The Shandaken Zoning Board of Appeals (ZBA) decided to open a public hearing on the petition of Sanjay Rawal challenging zoning officer Howie McGowan’s rejection of his request for a permit to build a 35-foot statue of spiritual leader Sri Chinmoy on private property in Woodland Valley. On September 18, ZBA members voted unanimously to hear from the public at their next regular meeting on Wednesday, October 16, at 7 p.m.
Rawal said he had been told in 2017 by the previous zoning officer, Warren Tutt, that the zoning code had no regulations regarding statues, so there shouldn’t be a problem with the monument, which he went ahead and had fabricated in China at great expense. Woodland Valley residents fear the statue will attract large numbers of the deceased leader’s devotees, altering the character of the quiet, rural area.
Ron Pordy, Rawal’s attorney, described the statue’s proposed location as secluded and not visible to neighbors or from the roadway. “It makes no noise, does not emit lights, will not be illuminated, makes no mechanical motion,” said Pordy. “It’s for the personal use of Sanjay and the Illumine Service foundation,” the non-profit that owns the property and has “three members at this point.”
Pordy observed that the region already has the Zen Mountain Monastery and the Menla retreat center, suggesting that the statue would not be out of character for the neighborhood. “A lot more invasive uses are permitted” in the R5 residential zone where the property is located, he said, including “country clubs, golf clubs, contractors’ yards, radio and TV towers. It will not be open to the public. It’s hard to get to, except by the driveway constructed by the foundation. And a not-for-profit membership club is a permitted use.”
To explain his ruling, McGowan stated, “I didn’t feel it was appropriate for R5. Menla and the Zen monastery predate the zoning code, and they’re grandfathered in. Cultural facilities, libraries, art galleries, museums, and institutions are not permitted. A non-profit is allowed by special use permit. He says it’s not seen from the roads, but I haven’t seen proof. What happens when the leaves are down? What about hiking trails? How many people want to see a 35-foot bronze statue of a person [while hiking in the woods]?” McGowan said because the application is described as being for “a garden and a work of art,” he felt it should be classified as a cultural facility.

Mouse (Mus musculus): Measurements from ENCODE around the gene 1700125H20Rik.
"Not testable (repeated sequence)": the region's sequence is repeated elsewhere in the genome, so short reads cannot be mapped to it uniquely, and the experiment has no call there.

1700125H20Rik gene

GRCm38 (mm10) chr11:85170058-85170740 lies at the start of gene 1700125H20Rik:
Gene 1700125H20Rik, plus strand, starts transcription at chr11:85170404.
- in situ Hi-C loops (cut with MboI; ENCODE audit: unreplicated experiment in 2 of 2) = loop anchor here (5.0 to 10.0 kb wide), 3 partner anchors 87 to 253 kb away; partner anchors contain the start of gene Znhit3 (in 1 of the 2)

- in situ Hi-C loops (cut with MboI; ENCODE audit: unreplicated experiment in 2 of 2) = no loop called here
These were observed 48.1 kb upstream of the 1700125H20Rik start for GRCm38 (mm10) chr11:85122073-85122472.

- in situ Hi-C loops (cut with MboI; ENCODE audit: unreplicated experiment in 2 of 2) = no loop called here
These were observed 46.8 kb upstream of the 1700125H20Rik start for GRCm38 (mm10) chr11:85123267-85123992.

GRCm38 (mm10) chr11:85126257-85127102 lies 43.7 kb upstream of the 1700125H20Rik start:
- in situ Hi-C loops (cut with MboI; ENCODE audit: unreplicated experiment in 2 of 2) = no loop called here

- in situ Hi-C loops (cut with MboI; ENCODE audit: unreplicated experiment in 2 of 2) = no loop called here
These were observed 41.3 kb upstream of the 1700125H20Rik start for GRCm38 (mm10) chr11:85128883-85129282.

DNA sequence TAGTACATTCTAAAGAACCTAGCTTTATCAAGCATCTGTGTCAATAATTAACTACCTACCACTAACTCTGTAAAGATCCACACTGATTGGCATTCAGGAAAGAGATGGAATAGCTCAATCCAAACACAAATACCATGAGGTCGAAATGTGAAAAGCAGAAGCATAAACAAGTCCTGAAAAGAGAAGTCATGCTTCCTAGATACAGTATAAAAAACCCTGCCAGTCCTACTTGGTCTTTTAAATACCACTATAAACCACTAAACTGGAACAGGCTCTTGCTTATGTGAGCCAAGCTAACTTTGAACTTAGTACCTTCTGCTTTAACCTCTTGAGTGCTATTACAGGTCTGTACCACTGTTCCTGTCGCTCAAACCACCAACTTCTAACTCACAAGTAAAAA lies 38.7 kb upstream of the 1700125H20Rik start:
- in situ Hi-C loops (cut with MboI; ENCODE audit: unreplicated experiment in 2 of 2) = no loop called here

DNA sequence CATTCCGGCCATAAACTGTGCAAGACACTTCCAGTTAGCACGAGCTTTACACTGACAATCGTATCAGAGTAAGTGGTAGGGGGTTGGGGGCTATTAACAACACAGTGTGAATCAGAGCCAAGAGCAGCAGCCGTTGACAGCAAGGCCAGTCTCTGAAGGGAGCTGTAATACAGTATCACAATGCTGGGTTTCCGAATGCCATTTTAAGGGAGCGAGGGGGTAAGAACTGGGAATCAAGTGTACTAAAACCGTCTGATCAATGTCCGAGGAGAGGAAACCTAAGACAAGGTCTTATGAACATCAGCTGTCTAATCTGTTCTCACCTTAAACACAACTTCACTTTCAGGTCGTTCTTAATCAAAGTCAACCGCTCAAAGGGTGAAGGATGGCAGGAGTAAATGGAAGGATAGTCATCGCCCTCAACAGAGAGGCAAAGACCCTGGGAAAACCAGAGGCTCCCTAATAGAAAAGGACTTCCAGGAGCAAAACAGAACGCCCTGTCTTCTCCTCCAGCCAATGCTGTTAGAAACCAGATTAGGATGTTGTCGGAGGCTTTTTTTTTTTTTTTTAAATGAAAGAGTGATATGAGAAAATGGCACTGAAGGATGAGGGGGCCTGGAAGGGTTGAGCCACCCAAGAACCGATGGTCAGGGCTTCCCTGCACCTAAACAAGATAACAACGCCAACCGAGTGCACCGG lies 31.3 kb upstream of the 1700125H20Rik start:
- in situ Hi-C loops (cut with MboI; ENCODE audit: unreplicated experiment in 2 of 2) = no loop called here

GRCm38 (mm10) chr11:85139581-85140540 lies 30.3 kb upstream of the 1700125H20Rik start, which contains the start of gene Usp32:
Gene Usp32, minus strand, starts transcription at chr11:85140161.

Pordy said the project had already been vetted and approved by the New York State Department of Environmental Conservation. “As a not-for-profit membership organization, the application should be before the planning board, and they can set conditions. The question is whether the public will overrun the property, but it won’t be open to the public.”
Part-time Woodland Valley resident Gail Margulis told the ZBA she lives in Jamaica Hills, where the Sri Chinmoy Foundation has its headquarters. “He has said Illumine has three members, but he’s associated with the Sri Chinmoy Foundation, which has thousands of members. They gravitate to Jamaica Hills on vacations. People all over the world have made donations to the statue, so they will want to see it.”
“My own religious beliefs should be separated from any determination by the ZBA,” declared Rawal.
ZBA member Joe Michaels questioned such structural issues as wind loads and plans for field welding the hollow cast bronze structure. Architect Jess Walker, who designed the base for the statue, said he could supply engineering drawings. “It’s kind of an off-the-wall project,” Michaels remarked.
“If the statue is put in place, and people want to come and honor it,” said ZBA member Mark Loete, “if people start driving up Woodland Valley, what are you going to do?”
Rawal said that when he met last year with the Woodland Community Association, he had agreed to sit down with members of that group to impose conditions.
“We’re just looking ahead to unintended consequences,” said Loete.
“That’s valid,” Rawal replied, “and there’s a place and time for that discussion.”
Pordy said his client was there asking for an interpretation of the code. If the ZBA decided the statue was legal, it would be appropriate to discuss conditions during site plan approval with the planning board.
ZBA member Rolf Reiss said the public hearing would be the first step in the decision-making process.
A public hearing on the statue proposed for 822 Woodland Valley Road will be held at the ZBA meeting on Wednesday, October 16, at 7 p.m., at the Shandaken town hall.